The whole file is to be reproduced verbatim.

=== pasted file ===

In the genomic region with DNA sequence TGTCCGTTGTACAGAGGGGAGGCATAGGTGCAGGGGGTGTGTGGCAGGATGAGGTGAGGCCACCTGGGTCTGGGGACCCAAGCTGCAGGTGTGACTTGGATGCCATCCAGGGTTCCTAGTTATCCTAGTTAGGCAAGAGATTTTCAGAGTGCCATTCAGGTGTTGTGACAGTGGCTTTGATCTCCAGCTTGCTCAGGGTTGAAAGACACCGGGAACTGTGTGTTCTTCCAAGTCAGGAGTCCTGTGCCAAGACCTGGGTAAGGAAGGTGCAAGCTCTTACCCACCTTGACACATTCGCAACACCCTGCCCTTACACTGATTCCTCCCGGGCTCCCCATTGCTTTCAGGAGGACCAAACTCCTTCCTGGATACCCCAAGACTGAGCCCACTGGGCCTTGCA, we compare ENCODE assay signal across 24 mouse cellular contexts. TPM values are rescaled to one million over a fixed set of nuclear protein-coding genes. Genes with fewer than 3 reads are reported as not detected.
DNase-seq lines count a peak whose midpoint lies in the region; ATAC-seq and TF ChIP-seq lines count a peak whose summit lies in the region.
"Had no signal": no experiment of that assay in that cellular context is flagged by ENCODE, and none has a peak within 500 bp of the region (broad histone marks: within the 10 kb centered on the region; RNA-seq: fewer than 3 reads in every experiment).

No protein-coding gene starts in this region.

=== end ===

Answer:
In the genomic region with DNA sequence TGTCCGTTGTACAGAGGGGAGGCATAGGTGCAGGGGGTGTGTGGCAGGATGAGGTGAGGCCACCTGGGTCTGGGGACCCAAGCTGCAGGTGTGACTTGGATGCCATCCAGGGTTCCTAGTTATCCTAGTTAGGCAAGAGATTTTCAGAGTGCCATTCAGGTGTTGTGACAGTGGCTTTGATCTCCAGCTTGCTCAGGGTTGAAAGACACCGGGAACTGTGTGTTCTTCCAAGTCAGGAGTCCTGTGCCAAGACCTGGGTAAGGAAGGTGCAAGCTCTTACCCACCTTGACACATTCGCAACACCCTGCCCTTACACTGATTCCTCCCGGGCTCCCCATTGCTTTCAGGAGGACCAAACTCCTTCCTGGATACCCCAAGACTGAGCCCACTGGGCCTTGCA, we compare ENCODE assay signal across 24 mouse cellular contexts. TPM values are rescaled to one million over a fixed set of nuclear protein-coding genes. Genes with fewer than 3 reads are reported as not detected.
DNase-seq lines count a peak whose midpoint lies in the region; ATAC-seq and TF ChIP-seq lines count a peak whose summit lies in the region.
"Had no signal": no experiment of that assay in that cellular context is flagged by ENCODE, and none has a peak within 500 bp of the region (broad histone marks: within the 10 kb centered on the region; RNA-seq: fewer than 3 reads in every experiment).

No protein-coding gene starts in this region.